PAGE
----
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Down The Rabbit Hole: Education Funding Meltdown

April 4, 2011 by Doug Porter
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Governor Jerry Brown’s plan to put the future of California’s budget in the hands of the voters has failed; failed to persuade just any four Republicans in the legislature to let the voters have a say; failed to find a legal loophole that would get the measure on the ballot without a super-majority vote in either house of the legislature; and failed despite extensive negotiations.

You can’t negotiate with the new American Taliban. Not on education funding. Not on healthcare. And not on any program that does not fit into their narrowly defined agenda, which, at its core, is more about destroying the mechanisms of governance that it is about adapting them to the changing realities of the 21st century economy.

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Tweets Twisting in the Night: Did a Desperate “Reform” Group “O’Keefe” the School Board President?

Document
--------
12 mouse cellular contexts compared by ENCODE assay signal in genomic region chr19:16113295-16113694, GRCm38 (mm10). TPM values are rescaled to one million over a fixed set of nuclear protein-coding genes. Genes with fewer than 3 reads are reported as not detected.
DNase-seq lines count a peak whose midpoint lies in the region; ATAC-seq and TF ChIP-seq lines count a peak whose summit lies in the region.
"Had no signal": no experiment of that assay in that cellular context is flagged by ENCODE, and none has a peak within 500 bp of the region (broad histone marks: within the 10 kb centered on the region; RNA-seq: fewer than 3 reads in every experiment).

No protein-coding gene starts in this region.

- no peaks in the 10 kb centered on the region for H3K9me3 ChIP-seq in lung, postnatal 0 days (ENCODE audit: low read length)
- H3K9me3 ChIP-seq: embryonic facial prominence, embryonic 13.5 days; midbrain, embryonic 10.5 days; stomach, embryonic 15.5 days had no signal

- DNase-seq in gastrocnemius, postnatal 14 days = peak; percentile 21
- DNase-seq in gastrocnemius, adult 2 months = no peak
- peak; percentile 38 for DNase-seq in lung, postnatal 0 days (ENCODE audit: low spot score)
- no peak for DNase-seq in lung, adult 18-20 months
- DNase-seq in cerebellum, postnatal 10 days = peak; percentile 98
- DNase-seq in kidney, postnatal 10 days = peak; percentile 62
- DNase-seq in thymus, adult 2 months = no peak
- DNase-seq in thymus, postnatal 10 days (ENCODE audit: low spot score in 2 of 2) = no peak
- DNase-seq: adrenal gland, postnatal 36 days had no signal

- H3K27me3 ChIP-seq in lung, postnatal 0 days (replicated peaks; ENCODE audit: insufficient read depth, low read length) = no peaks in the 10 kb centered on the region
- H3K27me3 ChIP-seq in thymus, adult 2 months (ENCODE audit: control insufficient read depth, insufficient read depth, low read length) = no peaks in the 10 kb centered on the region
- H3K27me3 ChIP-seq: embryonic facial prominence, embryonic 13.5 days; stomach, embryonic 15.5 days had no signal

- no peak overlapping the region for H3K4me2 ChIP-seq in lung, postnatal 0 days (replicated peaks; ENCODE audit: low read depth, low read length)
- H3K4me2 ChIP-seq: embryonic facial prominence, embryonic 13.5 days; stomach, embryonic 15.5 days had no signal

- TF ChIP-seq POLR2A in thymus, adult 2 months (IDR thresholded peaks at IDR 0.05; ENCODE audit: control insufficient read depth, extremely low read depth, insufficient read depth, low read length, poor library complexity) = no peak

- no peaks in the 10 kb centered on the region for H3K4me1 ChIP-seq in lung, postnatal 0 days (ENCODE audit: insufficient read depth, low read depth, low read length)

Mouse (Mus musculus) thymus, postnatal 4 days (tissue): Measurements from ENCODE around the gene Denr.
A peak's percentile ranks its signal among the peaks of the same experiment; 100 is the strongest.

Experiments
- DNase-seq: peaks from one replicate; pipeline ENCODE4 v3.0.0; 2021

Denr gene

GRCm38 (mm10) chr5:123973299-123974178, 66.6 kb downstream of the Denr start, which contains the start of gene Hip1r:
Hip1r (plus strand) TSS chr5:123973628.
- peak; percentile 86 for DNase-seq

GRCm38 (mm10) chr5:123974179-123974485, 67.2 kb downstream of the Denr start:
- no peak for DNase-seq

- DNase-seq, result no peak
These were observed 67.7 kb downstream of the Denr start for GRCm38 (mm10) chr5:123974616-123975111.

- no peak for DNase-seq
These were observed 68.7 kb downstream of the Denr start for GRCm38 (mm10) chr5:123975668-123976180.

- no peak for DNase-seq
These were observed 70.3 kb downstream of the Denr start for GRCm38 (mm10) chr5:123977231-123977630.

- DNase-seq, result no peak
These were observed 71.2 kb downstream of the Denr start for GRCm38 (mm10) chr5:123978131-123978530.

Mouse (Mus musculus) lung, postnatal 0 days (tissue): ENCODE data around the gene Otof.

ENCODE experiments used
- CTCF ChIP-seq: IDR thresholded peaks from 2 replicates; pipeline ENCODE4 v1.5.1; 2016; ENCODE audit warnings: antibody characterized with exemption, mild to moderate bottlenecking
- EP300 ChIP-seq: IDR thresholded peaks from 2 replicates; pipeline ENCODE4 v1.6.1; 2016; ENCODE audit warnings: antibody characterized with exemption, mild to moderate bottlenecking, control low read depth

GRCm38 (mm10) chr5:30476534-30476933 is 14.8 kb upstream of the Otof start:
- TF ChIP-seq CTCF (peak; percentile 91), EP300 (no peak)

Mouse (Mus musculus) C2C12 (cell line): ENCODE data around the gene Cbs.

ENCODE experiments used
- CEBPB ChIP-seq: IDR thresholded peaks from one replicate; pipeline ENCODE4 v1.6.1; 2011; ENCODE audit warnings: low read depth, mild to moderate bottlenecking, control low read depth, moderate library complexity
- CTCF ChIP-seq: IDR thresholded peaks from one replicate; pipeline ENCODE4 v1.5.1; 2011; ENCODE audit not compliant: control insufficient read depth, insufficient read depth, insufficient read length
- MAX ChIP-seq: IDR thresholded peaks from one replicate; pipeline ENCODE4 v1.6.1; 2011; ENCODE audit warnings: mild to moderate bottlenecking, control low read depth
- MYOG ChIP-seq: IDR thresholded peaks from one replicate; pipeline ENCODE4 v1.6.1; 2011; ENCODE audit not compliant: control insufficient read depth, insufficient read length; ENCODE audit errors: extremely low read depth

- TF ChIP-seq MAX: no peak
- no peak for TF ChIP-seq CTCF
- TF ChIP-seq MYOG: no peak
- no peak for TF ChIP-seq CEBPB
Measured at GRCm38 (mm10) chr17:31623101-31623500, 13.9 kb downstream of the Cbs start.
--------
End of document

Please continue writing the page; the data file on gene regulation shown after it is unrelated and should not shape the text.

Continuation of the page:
March 26, 2011 by Doug Porter
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For the past eighteen months or so, a shadowy group that claims to be pushing for education reform has waged a relentless campaign aimed at the current members of the San Diego Unified School Board. Their goal, so they claim, is to reform the current method of ‘governance’ in the local school system to allow unspecified changes in education policy to occur. San Diegans for Great Schools main idea boils down to getting voters to approve an initiative that will add four unelected members to the school board.